#15 volk317

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Posted 15 February 2020 - 02:17 AM

Well, I absolutely love Newtonians for astroimaging! For Deep Sky aka something more than snapshots of the moon... that takes on a lot of added difficulty. But the relatively simple optical system of a Newt enjoys a lot of advantages. Here is my old film-based Newt that I enjoyed for many years and many thousands of hours of imagery. As others have mentioned, you need a sturdy, stable, well-aligned OTA with coma corrector. Trying to rebuild and harden a visual-use Dob for imaging may be problematic. Tom


Beautiful set up in your pictures!! I dream of getting my set up going so I can begin imagining again, only this time with a mount that can track. I will have to play around with my z10 ota to see if it is solid enough for imaging on the gem. And if it turns out to be too problematic then I will try a different rout, maybe refractor for now until I can get a more solid reflector ota. That must have been really neat imaging with film! Did you develope the pictures yourself?

#16 TOMDEY

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Posted 15 February 2020 - 04:45 AM

Beautiful set up in your pictures!! I dream of getting my set up going so I can begin imagining again, only this time with a mount that can track. I will have to play around with my z10 ota to see if it is solid enough for imaging on the gem. And if it turns out to be too problematic then I will try a different rout, maybe refractor for now until I can get a more solid reflector ota. That must have been really neat imaging with film! Did you develope the pictures yourself?

Yes, I developed them in the basement. Here's a picture of the Rosette taken with that scope. Because it was film, this is a three hour single exposure, making the tracking challenging. My longest single exposure was five hours!    Tom

Attached Thumbnails

  • 161 65 Film Rosette Meh JPG from film.jpg

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#17 TelescopeGreg

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Posted 15 February 2020 - 01:59 PM

Regarding prime focus with the DSLR and the need for a Barlow to achieve it...  When I added a Paracorr-2 coma corrector to my 8" f/5 Newtonian, the slight 15% Barlow effect that it has also solved the focus problem.  I think other coma correctors may have similar effects on focus.  The alternatives of rebuilding the focuser to move the camera in, or moving the mirror cell up to shorten the distance, both cause the use of conventional eyepieces to have problems - not enough outward distance to get them into focus.  The Paracorr can be used with eyepieces too (it comes with an adjustable adapter for that purpose).  Not cheap, but a high quality product and very much worth the cost in my experience.

 

If at all possible, do get rid of the (presume 2x) Barlow that you are using.  Your images will appreciate the shorter focal length, faster focal ratio, and shorter exposure times.  That's a lot of telescope to be swinging around at the sky, and at a 1,250mm focal length (if I found the right model), you're already pushing it for field of view for many targets.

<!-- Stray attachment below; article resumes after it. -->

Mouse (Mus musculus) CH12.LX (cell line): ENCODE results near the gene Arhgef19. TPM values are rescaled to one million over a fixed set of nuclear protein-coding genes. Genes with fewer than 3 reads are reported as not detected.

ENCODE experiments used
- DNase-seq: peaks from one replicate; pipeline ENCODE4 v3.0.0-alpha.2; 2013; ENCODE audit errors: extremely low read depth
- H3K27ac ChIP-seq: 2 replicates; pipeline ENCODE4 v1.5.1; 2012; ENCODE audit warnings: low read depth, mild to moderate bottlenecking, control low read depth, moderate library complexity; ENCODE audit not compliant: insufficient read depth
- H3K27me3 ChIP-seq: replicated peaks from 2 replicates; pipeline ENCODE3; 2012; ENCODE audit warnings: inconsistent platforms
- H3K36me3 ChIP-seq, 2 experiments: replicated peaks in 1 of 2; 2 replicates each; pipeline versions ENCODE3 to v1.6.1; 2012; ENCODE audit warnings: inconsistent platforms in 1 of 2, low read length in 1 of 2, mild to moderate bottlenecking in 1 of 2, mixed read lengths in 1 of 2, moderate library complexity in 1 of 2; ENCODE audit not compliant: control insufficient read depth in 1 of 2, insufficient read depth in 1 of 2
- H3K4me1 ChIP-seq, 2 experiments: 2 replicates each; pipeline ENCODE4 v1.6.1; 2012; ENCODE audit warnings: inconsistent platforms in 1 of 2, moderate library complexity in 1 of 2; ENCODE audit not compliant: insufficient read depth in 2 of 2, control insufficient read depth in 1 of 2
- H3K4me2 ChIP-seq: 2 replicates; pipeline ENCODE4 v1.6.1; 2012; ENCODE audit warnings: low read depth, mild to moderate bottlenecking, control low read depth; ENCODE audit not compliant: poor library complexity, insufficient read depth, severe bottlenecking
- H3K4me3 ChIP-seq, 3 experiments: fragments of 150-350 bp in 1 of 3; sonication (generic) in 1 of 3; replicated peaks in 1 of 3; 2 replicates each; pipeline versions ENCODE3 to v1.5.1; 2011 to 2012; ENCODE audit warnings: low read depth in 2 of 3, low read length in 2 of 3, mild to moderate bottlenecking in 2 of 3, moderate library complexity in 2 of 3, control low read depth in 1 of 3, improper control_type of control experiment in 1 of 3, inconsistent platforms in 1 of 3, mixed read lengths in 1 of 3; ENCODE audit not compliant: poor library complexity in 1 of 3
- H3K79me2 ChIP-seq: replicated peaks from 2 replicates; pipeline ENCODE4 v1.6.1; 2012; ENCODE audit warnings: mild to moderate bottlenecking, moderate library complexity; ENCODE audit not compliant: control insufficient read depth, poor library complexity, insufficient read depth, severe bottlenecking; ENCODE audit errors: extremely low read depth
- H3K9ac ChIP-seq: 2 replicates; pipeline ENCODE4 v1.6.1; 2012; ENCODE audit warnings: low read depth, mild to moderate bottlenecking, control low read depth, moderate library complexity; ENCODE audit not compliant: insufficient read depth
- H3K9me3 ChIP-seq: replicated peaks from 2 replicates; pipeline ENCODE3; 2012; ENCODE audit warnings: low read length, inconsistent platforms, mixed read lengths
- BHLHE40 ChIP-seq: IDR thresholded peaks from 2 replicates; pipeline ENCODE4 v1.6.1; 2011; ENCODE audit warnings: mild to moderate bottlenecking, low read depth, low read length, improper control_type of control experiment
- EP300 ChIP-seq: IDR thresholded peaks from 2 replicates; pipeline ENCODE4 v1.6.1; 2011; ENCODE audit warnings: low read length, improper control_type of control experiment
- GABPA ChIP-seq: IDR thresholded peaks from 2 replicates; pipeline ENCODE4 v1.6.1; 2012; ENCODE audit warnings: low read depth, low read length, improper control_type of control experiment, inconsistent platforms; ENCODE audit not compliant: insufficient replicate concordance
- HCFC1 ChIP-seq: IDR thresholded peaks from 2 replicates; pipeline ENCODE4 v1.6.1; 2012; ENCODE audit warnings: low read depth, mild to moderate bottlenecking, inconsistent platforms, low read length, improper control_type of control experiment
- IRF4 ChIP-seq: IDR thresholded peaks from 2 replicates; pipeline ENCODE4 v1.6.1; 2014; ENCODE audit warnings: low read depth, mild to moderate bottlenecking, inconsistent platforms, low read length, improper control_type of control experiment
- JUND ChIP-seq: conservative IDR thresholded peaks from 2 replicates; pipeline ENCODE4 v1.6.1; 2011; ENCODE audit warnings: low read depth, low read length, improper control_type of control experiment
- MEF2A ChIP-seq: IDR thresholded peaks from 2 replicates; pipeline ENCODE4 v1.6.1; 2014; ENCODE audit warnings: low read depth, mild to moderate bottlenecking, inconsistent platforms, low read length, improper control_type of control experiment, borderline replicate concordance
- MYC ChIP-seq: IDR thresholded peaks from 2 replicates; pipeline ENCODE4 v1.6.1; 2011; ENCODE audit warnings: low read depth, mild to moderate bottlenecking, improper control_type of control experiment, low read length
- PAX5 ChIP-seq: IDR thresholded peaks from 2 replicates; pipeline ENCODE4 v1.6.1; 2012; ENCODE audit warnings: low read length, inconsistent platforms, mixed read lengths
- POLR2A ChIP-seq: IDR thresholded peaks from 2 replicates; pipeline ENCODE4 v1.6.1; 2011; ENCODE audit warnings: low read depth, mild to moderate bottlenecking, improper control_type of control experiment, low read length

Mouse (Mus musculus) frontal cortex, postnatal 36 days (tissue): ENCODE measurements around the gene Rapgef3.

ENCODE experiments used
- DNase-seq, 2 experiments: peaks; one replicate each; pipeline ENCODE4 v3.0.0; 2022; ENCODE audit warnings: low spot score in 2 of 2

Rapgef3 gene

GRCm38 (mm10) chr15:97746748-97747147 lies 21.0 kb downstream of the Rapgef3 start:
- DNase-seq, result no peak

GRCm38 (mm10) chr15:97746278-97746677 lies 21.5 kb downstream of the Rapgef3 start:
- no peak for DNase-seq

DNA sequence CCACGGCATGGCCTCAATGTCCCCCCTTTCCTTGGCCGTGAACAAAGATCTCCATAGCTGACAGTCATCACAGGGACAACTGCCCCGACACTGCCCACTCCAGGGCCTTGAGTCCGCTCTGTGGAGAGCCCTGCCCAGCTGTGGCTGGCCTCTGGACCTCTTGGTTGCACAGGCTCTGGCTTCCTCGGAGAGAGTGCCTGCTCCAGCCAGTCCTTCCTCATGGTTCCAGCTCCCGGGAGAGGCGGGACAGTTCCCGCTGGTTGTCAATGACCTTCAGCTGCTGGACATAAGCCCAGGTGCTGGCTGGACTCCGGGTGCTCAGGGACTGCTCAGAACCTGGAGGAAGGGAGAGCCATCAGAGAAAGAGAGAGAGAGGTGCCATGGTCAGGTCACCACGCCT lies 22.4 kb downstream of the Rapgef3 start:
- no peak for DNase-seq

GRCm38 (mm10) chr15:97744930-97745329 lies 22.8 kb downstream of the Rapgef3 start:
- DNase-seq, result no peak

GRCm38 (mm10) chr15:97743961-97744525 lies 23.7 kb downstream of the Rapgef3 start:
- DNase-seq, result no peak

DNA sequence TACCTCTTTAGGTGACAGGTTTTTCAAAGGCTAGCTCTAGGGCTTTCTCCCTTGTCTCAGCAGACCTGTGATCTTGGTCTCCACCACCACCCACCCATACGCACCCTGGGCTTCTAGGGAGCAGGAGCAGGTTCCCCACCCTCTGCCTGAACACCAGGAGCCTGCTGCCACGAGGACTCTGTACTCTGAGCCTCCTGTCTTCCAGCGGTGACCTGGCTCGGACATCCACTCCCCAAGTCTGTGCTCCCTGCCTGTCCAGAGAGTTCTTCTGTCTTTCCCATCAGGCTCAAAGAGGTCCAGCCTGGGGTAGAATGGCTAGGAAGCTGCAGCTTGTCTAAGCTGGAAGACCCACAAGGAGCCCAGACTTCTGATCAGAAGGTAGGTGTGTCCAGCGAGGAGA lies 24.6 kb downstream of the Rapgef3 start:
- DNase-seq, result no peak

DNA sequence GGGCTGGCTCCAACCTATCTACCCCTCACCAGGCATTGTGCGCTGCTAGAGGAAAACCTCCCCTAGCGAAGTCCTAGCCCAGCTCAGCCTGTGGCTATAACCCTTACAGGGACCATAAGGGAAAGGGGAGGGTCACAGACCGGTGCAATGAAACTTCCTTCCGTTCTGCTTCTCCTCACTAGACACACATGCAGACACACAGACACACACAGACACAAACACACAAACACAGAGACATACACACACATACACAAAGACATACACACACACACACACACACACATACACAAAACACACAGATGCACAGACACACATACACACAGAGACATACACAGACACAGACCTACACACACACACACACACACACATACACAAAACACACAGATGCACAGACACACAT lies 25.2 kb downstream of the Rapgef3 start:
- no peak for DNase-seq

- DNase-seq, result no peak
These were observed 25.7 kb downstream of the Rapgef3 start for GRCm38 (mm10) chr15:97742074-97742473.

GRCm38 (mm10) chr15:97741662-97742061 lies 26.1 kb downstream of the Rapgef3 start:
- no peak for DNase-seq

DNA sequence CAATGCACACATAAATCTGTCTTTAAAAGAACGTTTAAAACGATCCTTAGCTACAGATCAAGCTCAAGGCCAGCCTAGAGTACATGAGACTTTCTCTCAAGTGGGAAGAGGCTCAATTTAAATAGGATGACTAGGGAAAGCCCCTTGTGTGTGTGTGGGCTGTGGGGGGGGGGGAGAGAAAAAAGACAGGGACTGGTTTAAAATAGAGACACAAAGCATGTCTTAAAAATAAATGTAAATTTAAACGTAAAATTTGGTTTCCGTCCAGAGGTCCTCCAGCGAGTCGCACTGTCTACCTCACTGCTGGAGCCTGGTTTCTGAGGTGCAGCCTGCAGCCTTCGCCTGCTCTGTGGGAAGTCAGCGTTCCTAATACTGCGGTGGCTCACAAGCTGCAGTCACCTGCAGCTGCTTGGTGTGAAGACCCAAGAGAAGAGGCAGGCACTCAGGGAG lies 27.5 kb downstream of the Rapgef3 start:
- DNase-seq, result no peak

Besides magnifying the sky, you're also magnifying any tracking / guiding errors.  An OAG would normally be best for this sort of length, but I don't know how you would do that with a coma corrector.  I believe they (or, at least the Paracorr) need to be connected directly in front of the DSLR for the proper backfocus depth.  So, that means a separate guide scope.  Besides attention to rigid mounting, scope focal length and guide camera selection will be interesting to maintain a reasonable guide:image pixel scale ratio.  I went "a bit" overboard in that regard, choosing a massive 80mm x 600mm guide scope for my Newt, and while the pixel ratio was a nice 3:1, the extra weight of the scope did more damage to my guiding than the finer control of the scope offered.  I've since replaced the Newt with a 130mm f/7 (so, 910mm focal length) refractor, and am using a 60mm f/4.6 guide scope from ZWO.  Same camera, an ASI174mm mini.  The pixel ratio is now 5:1, but the lower weight and tighter package (weight closer to the rotation axis) has actually improved both the tracking and guiding performance of the system.


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#18 volk317

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Posted 16 February 2020 - 01:12 AM

Yes, I developed them in the basement. Here's a picture of the Rosette taken with that scope. Because it was film, this is a three hour single exposure, making the tracking challenging. My longest single exposure was five hours! Tom


Very beautiful!! I'm sure that length of time for those exposures helped to develope some long term patience! That's inspiring for sure! I cant wait to spend time under the stars imaging all night.

#19 Alex McConahay

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Posted 16 February 2020 - 08:47 AM